The Benefits of a Plant-Based Diet

by Dr. Jennifer Gray, DPT, CHC, RYT-200

What do you think of when you hear the word “vegan?” If you are anything like me, I immediately pictured a tree-hugging, granola-chomping yogi or a crazed PETA advocate screaming “Meat is Murder.” Although I am a yoga instructor, neither of these pictures really seemed to fit me or my lifestyle. However, I found myself signing up for “Veganuary” earlier this year after watching a slew of very disturbing documentaries on Netflix (cue me sobbing on the couch to my husband watching Food, Inc). I pledged to be vegan for the 30 days of January. Now, I don’t love labels (hence the earlier connotation of the word vegan), so I now refer to myself as a whole-foods, plant-based eater. Yes, that’s right... it stuck. Not only did I lose the last 10 stubborn pregnancy pounds that I had been holding onto, but I have never felt better in my life. I have more energy during my long days at the hospital or playing with my 2 young children, and I recover so much faster in between my workouts and training. I even shaved 20 minutes off my half marathon time and completed my first triathalon!

 Image via  @runningyogimama

Plant based diets have been known to decrease obesity, diabetes, hypertension, high cholesterol, heart attacks, strokes, and some types of cancer. The reason for this decrease is in large part due to phytochemicals, which are power substances found in plants. Plants are also rich in antioxidants and provide a wide variety of vitamins and nutrients. Minerals are actually derived from the earth and make their way into food from plants themselves. The only way animals (including humans) get these minerals into their body is from eating plants. Plants are also our only source of fiber in the human diet. Fiber is essential for healthy digestion, acting as a bulking agent and keeping the smooth muscle of the digestion tract strong, as well as for detoxification, as it binds to waste and excess hormones to be released by the liver. Fiber can also slow the absorption of nutrients into the bloodstream.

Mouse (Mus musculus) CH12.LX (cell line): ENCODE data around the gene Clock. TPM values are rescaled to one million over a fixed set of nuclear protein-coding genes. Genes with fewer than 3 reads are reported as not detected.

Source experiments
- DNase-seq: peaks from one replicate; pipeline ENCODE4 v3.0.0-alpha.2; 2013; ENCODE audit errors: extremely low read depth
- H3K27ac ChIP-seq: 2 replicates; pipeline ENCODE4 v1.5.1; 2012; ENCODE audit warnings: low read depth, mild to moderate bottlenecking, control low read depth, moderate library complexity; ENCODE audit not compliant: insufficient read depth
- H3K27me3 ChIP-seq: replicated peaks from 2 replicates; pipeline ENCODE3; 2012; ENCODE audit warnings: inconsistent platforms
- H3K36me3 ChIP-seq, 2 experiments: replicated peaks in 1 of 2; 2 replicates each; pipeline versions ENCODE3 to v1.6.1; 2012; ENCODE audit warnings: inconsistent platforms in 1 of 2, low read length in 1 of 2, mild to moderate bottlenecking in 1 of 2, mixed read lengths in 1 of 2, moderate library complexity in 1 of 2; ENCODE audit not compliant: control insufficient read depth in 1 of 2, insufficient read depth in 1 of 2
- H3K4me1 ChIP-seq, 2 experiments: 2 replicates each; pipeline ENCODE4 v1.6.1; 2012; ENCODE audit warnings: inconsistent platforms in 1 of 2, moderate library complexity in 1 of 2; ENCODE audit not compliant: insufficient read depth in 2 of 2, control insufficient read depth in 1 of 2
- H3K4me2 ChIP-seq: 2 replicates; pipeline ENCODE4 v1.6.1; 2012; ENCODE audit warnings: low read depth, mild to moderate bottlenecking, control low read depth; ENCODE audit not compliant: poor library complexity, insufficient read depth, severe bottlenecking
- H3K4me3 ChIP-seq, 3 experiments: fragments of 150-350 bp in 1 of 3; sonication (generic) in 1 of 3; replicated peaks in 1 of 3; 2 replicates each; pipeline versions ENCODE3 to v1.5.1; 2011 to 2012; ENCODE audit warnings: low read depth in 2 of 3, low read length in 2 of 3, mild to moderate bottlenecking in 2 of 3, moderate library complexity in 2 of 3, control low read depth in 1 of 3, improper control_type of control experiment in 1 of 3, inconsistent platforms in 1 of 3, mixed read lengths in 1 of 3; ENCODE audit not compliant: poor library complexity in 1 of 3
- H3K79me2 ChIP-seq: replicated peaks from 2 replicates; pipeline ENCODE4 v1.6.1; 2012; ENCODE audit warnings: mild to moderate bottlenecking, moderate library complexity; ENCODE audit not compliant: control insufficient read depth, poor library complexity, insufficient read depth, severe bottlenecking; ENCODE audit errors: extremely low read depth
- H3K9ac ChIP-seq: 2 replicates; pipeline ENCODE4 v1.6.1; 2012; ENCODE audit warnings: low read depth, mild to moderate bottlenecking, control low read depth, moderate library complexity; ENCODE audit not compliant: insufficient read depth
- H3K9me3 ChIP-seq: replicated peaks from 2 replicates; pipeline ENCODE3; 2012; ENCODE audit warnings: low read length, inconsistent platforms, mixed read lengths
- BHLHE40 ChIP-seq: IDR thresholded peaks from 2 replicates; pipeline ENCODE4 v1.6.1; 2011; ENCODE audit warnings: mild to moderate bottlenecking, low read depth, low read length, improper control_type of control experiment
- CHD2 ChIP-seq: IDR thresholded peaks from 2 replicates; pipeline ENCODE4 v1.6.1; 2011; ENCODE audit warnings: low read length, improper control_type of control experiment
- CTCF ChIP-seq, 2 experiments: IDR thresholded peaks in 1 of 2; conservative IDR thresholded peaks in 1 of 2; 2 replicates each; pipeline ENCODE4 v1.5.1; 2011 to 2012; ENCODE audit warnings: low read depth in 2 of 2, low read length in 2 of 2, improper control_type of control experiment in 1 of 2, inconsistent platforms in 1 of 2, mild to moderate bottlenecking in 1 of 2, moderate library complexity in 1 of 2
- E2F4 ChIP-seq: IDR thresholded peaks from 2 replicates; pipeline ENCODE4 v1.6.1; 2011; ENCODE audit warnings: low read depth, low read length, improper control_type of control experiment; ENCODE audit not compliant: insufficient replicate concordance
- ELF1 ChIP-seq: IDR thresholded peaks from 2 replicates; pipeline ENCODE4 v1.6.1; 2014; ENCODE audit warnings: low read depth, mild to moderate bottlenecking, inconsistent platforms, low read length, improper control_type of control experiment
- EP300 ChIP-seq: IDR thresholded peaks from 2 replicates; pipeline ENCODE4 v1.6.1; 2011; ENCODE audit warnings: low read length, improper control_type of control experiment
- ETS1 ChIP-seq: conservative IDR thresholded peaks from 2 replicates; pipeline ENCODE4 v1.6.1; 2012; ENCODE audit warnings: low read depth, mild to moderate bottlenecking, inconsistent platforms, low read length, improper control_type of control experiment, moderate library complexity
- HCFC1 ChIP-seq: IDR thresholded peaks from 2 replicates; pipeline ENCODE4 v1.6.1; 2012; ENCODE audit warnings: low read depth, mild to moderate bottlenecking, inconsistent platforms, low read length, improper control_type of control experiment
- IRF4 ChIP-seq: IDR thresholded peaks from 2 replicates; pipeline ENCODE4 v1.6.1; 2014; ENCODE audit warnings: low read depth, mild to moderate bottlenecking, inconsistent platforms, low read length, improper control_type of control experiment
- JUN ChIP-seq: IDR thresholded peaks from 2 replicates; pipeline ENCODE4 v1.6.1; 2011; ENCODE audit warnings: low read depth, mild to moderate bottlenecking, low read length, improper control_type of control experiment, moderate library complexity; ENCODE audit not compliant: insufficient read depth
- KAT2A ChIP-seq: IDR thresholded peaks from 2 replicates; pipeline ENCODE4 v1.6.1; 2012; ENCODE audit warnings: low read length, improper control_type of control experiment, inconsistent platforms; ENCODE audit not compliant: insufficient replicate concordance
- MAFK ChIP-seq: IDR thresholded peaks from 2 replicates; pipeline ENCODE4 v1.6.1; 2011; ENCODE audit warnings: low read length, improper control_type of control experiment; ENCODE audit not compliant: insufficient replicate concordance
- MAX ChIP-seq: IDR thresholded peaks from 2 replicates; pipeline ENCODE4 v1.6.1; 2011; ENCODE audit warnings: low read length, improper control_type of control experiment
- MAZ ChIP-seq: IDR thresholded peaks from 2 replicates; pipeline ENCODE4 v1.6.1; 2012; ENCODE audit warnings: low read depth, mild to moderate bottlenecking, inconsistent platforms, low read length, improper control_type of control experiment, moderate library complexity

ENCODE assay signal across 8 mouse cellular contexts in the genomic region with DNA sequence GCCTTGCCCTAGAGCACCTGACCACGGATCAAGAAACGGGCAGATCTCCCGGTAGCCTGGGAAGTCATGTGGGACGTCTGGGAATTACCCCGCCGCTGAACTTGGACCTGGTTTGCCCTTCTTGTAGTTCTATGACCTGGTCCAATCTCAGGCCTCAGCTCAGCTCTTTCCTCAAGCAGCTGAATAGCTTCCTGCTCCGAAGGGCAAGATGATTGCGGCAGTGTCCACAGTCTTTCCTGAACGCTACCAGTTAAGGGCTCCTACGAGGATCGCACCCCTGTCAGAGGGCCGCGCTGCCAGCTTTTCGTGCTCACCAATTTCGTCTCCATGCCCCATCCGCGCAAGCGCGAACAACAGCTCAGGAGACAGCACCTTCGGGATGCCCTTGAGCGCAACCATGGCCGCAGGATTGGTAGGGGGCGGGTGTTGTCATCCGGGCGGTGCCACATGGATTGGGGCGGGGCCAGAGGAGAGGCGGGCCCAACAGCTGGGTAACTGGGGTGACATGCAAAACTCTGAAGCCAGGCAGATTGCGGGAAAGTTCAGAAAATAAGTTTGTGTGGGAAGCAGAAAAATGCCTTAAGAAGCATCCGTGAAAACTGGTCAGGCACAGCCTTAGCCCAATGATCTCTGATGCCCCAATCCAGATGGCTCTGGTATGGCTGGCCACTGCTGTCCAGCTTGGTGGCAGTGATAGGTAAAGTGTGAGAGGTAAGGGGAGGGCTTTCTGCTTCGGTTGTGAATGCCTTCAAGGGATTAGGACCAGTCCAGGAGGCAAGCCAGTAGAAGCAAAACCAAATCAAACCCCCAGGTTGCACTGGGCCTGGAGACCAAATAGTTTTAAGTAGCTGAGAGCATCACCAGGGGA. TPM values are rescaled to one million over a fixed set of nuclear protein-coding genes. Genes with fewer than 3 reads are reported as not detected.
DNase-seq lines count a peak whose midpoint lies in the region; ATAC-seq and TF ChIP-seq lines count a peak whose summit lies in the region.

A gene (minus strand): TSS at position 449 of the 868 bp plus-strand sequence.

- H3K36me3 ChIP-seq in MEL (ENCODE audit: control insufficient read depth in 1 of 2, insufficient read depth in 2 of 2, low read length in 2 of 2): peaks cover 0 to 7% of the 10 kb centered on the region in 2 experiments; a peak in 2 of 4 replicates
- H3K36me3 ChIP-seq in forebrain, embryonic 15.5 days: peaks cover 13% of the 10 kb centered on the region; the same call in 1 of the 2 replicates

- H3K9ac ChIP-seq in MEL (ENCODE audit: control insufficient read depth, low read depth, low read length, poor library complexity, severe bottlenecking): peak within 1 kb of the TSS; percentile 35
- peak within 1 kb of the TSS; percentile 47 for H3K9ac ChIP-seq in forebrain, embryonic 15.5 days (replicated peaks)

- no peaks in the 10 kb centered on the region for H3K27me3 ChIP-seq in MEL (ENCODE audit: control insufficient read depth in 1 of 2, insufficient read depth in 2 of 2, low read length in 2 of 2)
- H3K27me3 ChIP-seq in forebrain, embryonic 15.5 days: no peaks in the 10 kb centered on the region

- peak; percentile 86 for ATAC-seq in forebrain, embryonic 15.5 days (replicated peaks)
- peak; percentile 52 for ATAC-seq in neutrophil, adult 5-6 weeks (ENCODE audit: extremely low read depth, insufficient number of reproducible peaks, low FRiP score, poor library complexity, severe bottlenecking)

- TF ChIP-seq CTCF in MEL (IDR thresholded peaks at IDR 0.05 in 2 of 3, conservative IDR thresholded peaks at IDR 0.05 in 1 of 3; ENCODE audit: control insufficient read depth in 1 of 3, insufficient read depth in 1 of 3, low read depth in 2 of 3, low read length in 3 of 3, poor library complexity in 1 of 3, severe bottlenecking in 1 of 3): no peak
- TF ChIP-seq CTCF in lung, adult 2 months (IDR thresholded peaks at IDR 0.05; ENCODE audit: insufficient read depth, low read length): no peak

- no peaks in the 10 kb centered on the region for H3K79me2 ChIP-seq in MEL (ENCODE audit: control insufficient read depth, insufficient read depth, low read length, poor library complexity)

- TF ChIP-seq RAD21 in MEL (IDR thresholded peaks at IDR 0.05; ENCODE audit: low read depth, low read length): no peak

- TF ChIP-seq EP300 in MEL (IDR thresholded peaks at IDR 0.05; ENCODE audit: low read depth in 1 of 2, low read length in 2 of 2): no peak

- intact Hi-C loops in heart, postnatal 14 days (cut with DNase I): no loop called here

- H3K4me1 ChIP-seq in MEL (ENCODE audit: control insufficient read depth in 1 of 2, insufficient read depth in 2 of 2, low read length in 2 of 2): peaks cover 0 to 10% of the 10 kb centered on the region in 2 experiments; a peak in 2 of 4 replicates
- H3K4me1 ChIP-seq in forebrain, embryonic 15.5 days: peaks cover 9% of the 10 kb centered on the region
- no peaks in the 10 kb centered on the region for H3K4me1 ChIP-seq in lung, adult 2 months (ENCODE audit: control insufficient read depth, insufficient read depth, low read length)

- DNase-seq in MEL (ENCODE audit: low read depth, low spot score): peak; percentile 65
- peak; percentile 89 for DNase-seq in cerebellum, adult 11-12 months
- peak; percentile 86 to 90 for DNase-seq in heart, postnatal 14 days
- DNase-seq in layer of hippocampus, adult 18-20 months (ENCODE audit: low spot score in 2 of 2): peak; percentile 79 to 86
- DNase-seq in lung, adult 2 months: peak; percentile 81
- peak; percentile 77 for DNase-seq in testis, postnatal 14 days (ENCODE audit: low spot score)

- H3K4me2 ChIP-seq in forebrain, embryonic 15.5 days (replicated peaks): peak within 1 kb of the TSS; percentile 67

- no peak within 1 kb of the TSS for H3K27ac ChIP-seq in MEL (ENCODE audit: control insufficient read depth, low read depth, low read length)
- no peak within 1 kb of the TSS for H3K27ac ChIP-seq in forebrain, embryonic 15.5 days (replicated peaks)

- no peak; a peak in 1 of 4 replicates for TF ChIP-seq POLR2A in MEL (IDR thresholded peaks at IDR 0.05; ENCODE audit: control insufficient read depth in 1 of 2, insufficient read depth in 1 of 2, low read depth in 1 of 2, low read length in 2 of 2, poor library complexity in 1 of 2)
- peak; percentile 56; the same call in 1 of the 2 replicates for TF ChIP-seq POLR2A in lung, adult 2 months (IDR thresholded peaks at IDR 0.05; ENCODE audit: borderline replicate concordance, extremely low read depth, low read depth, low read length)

I whole heartedly believe that I am the healthiest I have ever been eating this way, and I’m on a mission to help others feel like this too. Spoiler alert...you don’t have to give up meat altogether or start eating tofu! There are easy ways to just start implementing more whole foods and plants into your diets regularly, without giving up the foods you know and love.